The Philosophy of Education Ideals A standard by which we judge things in our existence. Simple apprehension our intelligent apprehends or understands the nature or substance or essence of things. The essence is represented by an idea in the mind by the mind, Once an Idea is formed, we compare it with another Idea and pronounce their agreement or disagreement of one idea with another idea and we come up to judgment. IDEALISM A philosophical approach that has as Its central tenet (belief, view) that Ideas are the only true reality and the only thing worth knowing.
Emphasizes the study of man more and more because man Is endowed with higher Intellectual powers and show greater level of Intelligence and discrimination and by his own moral and spiritual activities he has created. Idealism recognizes ideas, feelings and ideals more important than material objects and at the same time emphasizes that the human development should be according to moral, ethical and spiritual values so that he acquires the knowledge A philosophical belief and outlook that material things do not exist Independently In the physical world but only In mind.
A father of Idealism A Greek philosopher, who was remarkably equipped with natural endowments Plato did not think that man created knowledge. Rather, man discovered knowledge and always have stressed the importance of mind over matter Plat&s method of dialogue engaged In systematic, logical examination of all points of view-ћ. Plat’s Idea was that the philosopher-king must be not only a thinker but also a doer. Dialectic (Socratic Method): A method of reasoning in which the conflict or contrast of Ideas Is utilized as a means of detecting the truth.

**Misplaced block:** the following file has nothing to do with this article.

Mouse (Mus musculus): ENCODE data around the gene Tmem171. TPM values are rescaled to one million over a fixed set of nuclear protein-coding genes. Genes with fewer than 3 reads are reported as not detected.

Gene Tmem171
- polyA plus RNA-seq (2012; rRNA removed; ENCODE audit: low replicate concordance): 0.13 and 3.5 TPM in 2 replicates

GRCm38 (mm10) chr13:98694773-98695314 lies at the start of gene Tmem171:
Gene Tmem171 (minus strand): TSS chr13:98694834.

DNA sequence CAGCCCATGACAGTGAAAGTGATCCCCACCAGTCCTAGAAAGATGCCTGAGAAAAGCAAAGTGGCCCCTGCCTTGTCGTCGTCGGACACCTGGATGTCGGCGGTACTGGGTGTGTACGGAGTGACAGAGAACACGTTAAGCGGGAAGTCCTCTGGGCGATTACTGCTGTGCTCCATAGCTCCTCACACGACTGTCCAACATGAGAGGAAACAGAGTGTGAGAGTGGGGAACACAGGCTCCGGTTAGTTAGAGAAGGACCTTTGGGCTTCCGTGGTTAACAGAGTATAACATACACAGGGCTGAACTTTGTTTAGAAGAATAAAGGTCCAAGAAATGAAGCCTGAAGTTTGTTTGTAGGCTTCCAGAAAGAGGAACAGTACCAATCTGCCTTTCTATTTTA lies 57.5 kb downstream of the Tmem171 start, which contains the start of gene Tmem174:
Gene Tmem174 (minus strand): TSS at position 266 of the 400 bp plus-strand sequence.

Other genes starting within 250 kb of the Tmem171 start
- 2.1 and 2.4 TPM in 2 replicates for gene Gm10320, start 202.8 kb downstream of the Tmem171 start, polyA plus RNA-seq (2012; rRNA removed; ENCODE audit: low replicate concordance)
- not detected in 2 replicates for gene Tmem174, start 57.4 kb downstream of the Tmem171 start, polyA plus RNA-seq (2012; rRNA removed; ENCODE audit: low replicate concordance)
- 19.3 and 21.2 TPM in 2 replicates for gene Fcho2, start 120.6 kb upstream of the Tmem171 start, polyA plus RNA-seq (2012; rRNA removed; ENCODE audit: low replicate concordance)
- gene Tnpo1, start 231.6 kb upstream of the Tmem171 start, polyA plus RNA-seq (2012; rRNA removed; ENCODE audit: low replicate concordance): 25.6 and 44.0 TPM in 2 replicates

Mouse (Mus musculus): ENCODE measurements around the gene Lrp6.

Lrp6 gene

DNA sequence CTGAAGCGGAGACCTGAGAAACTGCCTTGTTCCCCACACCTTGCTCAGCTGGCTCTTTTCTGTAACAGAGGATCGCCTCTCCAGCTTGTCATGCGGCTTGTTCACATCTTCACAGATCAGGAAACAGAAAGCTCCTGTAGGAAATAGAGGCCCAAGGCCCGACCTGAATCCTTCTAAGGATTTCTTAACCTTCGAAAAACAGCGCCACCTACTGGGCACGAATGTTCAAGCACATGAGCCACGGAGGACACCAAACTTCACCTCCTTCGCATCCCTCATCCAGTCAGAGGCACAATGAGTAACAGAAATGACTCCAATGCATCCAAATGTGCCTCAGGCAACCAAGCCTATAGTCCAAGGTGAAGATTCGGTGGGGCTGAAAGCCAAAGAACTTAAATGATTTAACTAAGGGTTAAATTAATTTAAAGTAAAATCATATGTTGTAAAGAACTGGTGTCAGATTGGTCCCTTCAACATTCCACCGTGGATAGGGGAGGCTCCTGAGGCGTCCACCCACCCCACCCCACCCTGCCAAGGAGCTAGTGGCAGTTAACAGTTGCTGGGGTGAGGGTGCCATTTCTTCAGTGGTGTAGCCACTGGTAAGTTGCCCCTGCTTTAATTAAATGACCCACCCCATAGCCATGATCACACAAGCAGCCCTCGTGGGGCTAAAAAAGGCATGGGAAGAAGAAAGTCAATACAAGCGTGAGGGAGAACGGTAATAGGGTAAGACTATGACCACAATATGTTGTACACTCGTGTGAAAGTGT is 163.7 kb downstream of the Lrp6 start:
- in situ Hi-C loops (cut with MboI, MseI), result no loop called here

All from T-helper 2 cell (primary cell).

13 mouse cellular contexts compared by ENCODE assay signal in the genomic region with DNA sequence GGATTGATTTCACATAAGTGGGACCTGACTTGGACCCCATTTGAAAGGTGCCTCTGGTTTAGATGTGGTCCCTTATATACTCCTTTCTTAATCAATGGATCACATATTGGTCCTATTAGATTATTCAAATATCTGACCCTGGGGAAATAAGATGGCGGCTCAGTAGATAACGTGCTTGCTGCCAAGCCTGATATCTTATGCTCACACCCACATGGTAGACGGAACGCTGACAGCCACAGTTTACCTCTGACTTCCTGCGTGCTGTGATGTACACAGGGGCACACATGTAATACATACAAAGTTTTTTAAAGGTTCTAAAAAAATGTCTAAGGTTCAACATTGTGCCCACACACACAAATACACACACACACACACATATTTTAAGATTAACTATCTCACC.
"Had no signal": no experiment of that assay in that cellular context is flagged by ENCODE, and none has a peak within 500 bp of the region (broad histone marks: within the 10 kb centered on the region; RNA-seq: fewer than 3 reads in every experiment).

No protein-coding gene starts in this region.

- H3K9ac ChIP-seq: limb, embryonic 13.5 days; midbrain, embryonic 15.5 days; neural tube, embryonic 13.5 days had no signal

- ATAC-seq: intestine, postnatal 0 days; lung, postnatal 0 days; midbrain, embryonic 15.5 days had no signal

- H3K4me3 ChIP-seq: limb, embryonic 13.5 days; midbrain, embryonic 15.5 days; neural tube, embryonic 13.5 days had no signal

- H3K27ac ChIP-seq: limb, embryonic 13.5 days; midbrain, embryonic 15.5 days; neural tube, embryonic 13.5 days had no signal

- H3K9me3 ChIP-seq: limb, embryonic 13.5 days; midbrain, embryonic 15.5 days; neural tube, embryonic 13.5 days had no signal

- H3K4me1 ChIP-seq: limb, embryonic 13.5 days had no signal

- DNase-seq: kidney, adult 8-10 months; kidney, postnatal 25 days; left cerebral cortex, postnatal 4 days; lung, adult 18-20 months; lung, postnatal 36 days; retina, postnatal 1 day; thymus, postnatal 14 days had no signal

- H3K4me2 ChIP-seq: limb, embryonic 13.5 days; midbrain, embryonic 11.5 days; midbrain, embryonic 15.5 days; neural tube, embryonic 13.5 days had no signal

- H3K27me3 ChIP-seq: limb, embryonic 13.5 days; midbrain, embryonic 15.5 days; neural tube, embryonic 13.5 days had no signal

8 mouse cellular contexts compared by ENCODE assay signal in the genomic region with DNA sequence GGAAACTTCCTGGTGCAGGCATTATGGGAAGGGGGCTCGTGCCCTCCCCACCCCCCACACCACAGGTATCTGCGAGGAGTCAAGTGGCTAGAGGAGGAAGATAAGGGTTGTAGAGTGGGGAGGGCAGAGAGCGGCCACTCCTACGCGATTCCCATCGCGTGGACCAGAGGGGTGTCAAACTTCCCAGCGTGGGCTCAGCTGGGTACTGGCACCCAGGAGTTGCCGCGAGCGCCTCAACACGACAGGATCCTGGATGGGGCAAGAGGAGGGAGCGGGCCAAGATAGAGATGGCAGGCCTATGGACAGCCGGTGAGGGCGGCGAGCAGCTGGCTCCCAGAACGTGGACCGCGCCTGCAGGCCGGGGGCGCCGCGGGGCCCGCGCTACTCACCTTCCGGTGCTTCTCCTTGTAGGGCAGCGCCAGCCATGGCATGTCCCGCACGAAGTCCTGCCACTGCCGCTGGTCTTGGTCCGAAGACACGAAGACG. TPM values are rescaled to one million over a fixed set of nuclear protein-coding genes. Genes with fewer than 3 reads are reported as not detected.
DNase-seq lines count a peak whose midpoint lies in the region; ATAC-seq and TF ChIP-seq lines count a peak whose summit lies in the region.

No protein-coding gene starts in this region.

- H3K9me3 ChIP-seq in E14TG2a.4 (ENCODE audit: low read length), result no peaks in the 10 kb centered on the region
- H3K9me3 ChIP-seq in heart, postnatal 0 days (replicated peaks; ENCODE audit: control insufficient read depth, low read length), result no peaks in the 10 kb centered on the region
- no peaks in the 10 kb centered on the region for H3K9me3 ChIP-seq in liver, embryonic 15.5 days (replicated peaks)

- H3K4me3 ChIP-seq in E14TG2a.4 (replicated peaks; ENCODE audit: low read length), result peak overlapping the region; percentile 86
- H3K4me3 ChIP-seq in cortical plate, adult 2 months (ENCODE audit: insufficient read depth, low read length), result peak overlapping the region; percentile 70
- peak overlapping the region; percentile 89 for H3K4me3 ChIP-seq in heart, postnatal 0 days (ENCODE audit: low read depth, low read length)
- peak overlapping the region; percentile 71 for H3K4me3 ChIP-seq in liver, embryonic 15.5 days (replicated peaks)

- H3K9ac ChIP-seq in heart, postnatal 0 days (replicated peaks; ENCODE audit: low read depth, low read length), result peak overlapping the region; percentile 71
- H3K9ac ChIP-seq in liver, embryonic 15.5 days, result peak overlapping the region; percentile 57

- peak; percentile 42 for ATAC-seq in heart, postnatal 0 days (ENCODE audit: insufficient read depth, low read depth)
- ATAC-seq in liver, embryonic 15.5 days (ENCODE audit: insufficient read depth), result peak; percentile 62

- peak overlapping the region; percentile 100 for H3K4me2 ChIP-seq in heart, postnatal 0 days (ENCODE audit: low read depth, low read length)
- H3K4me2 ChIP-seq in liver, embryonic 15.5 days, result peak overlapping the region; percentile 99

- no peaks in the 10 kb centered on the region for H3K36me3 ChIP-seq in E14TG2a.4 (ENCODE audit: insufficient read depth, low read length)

O He is the first Christian philosopher to formulate the doctrines of his religion in the most comprehensive and enduring manner take the position that matter might exist, but in a generally detrimental way. The search for truth Is a search for God, and a true education leads one to God George W. F. Hegel A Aegean Hegel was sensitive to change. Change, development, and movement are all central and necessary in Hedge’s logic. Ralph Wald Emerson An American Developed a variety of idealism known as transcendentalism Frederica Forbore based on kindergarten theory of idealism